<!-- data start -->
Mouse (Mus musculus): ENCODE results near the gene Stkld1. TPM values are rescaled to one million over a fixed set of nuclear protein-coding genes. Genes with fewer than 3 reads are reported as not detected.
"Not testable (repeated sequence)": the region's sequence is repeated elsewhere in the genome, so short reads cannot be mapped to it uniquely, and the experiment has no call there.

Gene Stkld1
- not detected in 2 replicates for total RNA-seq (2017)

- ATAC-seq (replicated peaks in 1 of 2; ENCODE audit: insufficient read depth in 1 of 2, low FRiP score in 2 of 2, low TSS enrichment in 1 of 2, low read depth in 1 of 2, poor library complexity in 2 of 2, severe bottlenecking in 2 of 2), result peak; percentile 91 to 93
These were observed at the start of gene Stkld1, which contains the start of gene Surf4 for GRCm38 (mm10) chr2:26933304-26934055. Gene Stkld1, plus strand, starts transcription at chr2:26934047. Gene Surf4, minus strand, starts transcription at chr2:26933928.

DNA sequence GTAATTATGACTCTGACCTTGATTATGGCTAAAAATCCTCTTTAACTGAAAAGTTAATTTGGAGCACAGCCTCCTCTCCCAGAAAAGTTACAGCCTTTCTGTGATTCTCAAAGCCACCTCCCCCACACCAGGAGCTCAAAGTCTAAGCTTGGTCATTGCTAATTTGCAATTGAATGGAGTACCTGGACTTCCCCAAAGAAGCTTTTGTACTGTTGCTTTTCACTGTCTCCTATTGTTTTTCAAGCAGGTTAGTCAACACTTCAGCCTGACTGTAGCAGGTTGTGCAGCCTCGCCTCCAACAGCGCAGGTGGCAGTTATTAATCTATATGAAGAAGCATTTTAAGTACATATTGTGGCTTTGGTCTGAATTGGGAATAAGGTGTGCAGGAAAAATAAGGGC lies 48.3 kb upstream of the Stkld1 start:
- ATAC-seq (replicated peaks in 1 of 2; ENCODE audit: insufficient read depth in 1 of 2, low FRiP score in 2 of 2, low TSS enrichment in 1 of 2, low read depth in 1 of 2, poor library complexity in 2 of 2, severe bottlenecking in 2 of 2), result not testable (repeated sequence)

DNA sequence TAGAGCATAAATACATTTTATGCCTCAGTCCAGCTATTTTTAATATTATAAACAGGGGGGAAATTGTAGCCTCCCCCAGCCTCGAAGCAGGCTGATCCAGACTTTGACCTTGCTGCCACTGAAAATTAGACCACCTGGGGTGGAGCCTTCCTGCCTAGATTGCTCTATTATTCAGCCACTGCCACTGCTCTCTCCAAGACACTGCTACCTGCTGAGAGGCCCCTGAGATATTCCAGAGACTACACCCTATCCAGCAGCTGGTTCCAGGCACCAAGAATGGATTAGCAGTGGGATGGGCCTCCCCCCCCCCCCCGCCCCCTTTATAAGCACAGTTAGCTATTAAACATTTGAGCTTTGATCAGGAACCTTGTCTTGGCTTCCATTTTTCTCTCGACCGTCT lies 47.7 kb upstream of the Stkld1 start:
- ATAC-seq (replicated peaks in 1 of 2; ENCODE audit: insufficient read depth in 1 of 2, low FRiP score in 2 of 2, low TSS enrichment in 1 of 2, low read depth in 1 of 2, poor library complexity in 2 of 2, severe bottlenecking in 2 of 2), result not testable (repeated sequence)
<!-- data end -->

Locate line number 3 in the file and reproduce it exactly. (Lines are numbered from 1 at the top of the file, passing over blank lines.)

Gene Stkld1